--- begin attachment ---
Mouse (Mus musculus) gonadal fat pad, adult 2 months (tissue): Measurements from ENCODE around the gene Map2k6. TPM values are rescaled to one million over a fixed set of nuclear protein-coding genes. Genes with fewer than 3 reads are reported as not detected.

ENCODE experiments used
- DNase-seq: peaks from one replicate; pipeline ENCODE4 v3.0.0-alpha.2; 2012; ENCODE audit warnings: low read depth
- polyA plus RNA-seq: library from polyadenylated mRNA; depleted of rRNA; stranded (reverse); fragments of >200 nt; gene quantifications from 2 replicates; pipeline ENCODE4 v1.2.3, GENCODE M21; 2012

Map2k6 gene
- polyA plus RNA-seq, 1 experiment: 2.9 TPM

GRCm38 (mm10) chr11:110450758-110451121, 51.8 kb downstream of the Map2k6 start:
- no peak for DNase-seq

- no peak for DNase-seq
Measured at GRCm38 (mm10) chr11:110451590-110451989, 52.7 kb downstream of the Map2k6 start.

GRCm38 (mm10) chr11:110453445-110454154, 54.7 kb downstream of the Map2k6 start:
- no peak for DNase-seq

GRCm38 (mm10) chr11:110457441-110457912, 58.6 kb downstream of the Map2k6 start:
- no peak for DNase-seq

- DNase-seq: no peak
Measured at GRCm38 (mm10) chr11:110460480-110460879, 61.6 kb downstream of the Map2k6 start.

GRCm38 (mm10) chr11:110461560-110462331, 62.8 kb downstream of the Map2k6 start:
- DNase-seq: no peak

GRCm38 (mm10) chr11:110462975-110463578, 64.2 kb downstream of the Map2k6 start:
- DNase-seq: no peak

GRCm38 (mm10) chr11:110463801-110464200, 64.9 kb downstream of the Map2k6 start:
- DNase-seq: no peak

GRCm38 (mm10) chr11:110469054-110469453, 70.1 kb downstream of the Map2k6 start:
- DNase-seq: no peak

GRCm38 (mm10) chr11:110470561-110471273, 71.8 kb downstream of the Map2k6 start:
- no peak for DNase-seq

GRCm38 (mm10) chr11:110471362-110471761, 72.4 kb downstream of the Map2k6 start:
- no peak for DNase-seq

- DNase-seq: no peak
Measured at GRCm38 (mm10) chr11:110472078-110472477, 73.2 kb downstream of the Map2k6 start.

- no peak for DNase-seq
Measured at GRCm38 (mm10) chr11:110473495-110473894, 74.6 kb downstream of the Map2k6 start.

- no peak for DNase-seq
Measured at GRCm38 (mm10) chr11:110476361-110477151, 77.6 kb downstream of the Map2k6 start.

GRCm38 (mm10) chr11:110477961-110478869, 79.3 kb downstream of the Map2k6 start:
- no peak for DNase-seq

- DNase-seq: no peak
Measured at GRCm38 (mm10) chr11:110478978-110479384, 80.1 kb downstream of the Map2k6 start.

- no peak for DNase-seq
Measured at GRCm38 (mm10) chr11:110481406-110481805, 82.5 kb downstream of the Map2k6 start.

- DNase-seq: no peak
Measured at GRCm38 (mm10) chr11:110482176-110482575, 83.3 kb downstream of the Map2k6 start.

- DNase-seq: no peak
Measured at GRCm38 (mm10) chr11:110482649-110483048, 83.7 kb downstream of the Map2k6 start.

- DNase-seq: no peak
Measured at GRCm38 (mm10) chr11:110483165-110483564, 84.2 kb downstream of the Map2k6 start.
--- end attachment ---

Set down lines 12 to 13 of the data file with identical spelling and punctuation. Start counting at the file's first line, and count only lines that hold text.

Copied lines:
- no peak for DNase-seq

GRCm38 (mm10) chr11:110457441-110457912, 58.6 kb downstream of the Map2k6 start: